Standardization of procedures across all facilities
Presenting data via advanced dashboards helps Statoil improve the decision process, lower operating costs and improve health, safety and environment
Through intelligent collaboration Statoil reworked its operational processes and enhanced production
Statoil is one of the world's biggest sellers of crude oil and natural gas, and with a vast number of international facilities, it needed to optimize and standardize company procedures and solutions for all facilities. By incorporating IBM’s Global Operations Data Integration (GODI), Statoil was able to make sure all locations used and shared the same data and knowledge, and ultimately improved production and lowered costs.
Statoil is one of the main oil and gas production companies in Norway and also operates in several locations worldwide
Statoil is an international energy company with operations in 40 countries. Building on more than 35 years of experience from oil and gas production on the Norwegian continental shelf, Statoil is headquartered in Stavanger, Norway with 29,000 employees worldwide, and listed on the New York and Oslo stock exchanges.
The group is operator for 80 percent of all Norwegian oil and gas production, has interests and acts as operator in several other countries (for example, Brazil, Angola, Canada and the U.S.), and is one of the world’s largest sellers of crude oil. Statoil is also a major supplier of natural gas in the European market, and the largest oil and gas retailer in the Nordics and Baltics.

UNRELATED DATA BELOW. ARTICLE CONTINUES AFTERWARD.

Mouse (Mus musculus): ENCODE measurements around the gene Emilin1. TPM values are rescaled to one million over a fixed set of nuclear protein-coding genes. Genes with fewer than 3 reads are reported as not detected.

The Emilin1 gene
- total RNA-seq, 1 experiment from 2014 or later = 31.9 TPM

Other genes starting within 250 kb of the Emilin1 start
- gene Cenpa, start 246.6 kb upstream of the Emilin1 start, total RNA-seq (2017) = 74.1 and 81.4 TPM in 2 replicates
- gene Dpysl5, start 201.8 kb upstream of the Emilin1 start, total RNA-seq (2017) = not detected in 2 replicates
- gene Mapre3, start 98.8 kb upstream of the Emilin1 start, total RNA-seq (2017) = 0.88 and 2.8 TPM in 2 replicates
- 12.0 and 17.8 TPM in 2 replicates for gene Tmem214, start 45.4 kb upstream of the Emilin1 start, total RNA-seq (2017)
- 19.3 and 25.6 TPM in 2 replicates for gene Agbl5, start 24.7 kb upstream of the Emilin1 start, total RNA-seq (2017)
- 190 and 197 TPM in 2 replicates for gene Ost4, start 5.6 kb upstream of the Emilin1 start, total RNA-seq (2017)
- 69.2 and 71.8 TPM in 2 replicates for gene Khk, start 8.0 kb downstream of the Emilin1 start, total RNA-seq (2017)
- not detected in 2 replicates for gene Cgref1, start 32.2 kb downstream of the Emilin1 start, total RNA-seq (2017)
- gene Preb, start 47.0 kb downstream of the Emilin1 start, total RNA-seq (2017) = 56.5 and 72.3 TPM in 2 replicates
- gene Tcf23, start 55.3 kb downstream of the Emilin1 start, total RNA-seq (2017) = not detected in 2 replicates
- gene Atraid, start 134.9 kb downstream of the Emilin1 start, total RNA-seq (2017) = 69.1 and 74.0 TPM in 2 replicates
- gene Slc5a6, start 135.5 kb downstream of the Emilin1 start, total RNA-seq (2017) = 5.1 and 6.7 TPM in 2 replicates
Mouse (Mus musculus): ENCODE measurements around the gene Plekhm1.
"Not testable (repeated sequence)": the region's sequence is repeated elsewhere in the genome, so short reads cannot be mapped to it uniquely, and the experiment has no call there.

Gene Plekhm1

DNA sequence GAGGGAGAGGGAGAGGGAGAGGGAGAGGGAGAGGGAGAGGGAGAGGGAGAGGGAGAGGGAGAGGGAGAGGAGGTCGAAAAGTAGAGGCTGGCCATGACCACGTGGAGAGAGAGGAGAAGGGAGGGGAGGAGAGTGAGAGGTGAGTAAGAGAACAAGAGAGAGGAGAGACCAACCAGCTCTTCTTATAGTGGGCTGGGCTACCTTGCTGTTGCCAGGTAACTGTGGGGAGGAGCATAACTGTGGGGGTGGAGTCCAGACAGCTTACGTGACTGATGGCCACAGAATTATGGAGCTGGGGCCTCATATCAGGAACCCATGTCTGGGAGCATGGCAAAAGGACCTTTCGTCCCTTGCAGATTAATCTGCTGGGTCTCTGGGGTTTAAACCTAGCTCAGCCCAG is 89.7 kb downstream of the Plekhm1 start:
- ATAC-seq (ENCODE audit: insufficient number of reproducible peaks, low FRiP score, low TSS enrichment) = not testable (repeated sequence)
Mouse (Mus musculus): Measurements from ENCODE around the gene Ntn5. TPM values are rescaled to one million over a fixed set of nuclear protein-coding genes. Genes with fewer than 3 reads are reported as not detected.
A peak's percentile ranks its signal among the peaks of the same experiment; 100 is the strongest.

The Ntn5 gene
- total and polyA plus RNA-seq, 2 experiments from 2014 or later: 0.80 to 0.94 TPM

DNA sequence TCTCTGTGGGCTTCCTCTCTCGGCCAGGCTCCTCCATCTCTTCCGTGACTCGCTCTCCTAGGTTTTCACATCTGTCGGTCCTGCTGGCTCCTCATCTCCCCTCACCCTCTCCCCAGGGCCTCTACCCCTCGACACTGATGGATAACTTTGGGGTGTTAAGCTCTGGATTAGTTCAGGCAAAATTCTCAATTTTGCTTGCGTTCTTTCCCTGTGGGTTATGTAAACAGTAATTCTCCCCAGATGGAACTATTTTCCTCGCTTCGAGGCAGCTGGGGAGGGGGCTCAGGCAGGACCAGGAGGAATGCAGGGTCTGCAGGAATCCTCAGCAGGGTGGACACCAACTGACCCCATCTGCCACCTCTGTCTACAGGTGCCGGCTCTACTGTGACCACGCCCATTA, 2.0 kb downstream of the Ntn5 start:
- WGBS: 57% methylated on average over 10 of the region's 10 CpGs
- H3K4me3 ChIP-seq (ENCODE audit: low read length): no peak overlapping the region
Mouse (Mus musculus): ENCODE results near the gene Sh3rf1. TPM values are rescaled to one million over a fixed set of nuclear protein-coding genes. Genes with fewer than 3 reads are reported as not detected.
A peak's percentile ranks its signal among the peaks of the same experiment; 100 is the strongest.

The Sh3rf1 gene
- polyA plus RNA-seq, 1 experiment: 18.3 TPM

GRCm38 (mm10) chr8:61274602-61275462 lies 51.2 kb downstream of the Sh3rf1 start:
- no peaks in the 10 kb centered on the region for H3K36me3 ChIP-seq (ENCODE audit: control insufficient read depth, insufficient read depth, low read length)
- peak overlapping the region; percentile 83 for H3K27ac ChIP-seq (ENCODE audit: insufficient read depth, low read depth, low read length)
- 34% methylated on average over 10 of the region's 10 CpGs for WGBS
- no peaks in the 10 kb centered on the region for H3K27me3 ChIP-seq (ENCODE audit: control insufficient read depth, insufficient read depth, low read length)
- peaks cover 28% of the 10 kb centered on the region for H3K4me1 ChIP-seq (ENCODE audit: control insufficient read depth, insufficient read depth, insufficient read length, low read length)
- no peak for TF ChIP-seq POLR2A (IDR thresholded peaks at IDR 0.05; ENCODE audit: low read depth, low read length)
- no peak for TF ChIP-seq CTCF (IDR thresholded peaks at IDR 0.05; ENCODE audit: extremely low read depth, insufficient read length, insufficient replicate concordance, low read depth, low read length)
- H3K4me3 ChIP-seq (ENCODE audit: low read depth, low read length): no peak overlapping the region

The company found it difficult to keep operative procedures consistent throughout all locations
With oil and gas production as the backbone of the Norwegian economy, Statoil needed a way to improve and optimize operational processes across the company. Statoil’s offshore platforms have long operated independently of one another, making it difficult for Statoil to standardize its processes and implement the same solutions for condition monitoring of equipment across its approximately 40 facilities.
Statoil joined forces with IBM in order to level out the information discontinuity between facilities
Statoil teamed with a consortium of companies, including IBM. A key part of IBM’s mission was to bridge the gaps between different parts of Statoil’s operation so data and employee knowledge could be leveraged independent of organizations, disciplines and geography. IBM created a common data integration architecture and is completing the integration platform implementation solution— Global Operations Data Integration (GODI).
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With a formalized operation system companywide, Statoil has experienced a boost in production and a decrease in costs
Creates a foundation for more collaborative decisions, optimized processes and—ultimately—improved production efficiency and lower costs
Presents data via advanced dashboards, improving the decision process, lowering operating costs and improving health, safety and environment (HSE)
Accelerated production and increased reserves, in addition to standardization and automation of work processes, has a potential value (NPV) of US$50 billion over the next five years (ref. Norwegian Oil Industry Association [OLF])